7 of 7 people found the following review helpful
on 28 October 2003
Its probably fair to say that anyone reading this review will have at least a passing familiarity with either Plastikman or Richie Hawtin. In that case I have no hesitation in telling you to BUY THIS. Yeah sure, Plastikman can be an acquired taste, but this album (after 5 long years) is just what an electronic/techno fan needs. Its not as heavy as Hawtin's recent Cocoon album with Sven Vath, neither is it as experimental as DE9: Closer to the edit. What it is is a techno album by a master at the peak of his powers. Just when you think you've got it sussed, along comes the next track to blow all your preconceptions out of the water (Disconnect is very special with the bass up).
Only 4 stars cos it doesnt exactly push boundaries, merely beats every other contender hands down for techno album of the year.
6 of 6 people found the following review helpful
on 4 October 2003
plastikmans last studio album consumed was a dark ambient journey through a void far removed from any dancefloor.
the new cd,closer,begins where consumed left off with a similar sound although with a more structured and beat driven sound.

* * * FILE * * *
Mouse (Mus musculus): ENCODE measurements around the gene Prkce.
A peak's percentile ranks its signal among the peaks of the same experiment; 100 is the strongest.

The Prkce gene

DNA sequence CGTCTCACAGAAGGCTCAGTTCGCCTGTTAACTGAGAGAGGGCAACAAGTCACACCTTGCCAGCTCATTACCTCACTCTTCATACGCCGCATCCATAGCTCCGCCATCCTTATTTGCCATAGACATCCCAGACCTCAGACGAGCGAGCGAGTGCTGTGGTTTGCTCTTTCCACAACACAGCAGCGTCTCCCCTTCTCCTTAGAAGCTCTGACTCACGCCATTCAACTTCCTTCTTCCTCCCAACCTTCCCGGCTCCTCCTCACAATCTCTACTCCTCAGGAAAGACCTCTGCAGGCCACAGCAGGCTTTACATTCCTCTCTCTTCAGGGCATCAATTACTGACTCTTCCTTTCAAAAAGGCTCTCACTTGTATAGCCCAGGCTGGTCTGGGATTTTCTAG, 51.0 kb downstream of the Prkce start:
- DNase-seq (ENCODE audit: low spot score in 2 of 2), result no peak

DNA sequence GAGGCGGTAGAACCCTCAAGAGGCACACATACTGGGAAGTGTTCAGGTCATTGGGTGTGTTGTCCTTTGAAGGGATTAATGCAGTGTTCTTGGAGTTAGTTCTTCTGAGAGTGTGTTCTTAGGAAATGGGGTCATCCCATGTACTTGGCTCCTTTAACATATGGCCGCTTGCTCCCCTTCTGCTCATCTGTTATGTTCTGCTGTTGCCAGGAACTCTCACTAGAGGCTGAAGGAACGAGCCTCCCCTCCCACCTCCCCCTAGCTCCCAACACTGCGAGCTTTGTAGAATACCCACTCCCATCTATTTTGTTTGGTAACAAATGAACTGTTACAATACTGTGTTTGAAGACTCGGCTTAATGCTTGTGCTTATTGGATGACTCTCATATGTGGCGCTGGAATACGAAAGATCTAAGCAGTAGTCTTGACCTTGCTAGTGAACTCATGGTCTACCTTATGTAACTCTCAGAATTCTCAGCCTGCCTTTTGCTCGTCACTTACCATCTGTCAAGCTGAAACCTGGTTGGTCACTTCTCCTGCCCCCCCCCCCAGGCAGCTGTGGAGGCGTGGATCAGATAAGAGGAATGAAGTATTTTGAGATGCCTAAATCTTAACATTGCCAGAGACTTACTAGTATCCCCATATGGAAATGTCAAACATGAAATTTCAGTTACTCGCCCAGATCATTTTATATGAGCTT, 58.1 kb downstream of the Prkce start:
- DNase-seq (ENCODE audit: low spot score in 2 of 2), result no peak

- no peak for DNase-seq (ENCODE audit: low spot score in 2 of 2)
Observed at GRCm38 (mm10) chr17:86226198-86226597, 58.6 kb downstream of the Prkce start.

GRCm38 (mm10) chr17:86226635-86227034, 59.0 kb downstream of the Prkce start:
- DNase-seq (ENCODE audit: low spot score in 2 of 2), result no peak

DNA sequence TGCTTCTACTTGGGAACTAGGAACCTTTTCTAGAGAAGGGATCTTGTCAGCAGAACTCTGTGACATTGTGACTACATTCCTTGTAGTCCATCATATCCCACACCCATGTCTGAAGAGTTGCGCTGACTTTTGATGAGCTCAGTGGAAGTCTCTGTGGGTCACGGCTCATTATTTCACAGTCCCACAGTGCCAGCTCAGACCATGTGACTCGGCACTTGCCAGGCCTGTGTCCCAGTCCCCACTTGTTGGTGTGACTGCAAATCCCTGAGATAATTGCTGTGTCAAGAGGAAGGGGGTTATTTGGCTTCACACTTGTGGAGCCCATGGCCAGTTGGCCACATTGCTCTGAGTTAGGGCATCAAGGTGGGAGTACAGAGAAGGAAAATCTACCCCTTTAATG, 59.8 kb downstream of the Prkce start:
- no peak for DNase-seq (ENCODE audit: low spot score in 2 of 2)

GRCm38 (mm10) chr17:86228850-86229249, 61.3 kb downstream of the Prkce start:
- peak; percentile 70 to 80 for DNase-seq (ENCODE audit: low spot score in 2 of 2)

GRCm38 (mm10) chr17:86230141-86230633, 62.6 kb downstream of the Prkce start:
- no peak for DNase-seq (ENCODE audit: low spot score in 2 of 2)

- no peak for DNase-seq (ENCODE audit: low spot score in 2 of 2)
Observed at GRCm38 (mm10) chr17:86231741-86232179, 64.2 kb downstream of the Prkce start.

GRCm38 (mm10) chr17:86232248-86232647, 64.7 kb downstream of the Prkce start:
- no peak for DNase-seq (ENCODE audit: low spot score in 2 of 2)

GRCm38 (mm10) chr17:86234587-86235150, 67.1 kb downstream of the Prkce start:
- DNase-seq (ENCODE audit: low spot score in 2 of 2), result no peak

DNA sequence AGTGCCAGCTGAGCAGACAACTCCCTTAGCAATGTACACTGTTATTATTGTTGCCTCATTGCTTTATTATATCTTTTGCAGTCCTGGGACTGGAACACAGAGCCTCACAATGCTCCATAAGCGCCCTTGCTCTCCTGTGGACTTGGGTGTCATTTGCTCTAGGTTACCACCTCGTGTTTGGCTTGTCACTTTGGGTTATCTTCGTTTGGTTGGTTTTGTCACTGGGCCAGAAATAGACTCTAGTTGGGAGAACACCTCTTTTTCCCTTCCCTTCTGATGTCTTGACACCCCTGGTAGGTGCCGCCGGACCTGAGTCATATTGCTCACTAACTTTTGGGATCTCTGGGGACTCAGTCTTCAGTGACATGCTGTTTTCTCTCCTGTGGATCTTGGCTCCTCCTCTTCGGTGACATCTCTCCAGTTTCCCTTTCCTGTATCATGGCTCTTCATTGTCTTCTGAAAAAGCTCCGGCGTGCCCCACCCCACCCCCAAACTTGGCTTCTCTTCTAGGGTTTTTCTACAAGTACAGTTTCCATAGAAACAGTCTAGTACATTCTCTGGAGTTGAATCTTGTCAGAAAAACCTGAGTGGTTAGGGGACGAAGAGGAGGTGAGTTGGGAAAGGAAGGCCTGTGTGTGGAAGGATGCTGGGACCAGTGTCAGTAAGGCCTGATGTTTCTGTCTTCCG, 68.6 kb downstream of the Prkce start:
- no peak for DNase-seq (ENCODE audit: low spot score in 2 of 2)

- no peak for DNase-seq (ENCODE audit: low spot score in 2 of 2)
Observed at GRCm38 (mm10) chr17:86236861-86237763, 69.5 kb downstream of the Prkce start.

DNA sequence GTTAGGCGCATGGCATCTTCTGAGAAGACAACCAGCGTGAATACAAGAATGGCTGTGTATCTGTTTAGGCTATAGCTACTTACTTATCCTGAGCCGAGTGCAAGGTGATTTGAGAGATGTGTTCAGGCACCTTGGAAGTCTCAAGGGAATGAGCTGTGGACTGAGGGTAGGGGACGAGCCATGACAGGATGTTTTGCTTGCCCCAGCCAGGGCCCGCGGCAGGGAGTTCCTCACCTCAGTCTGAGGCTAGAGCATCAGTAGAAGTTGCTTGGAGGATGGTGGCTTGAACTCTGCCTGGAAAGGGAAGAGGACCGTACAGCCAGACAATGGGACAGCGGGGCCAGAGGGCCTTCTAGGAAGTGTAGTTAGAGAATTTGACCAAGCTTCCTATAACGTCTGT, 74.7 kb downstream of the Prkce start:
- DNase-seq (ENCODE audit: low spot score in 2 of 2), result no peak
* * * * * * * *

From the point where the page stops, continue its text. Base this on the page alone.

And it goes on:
although still not aimed at the dancefloor his beats will have your head in a spin.
closer as an album sits comfortably between the more uptempo works of musik and the more eerie soundscape of consumed. this is a recommended purchase for plastikman fans and also people into quality electronica but it is certainlt not one of plastikmans more dancefloor friendly productions.
4 of 5 people found the following review helpful
on 5 November 2003
Probably the most complete Plastikman album. After the minimal minimalism of Consumed and Artifakts (q.v. the complex minimalism of Robert Hood), Closer is an album full of textures and effects that confuse the concepts of rhythm and melody, and unlike all previous Plastikman albums, this works as a complete piece rather than a collection of tracks. Themes and ideas reappear all over the album, and with few exceptions its difficult to distinguish the start and end of each track. However, Richie, drop the techno vocals please, that is so 1980.
This could easily be a Richie Hawtin retrospective. There are the strings and pads of FUSE and From Within (Richie's 3 collaborations with Peter Namlook), the occasionally obvious TB-303 sounds of early Plastikman (Devilfish or not), and the atmospherics of Consumed and the Concept works. The last three tracks are particularly majestic.
A fine piece of work which perhaps ties up all loose and ends and sets up the next phase of Richie's career. However, a new FUSE album would be nice.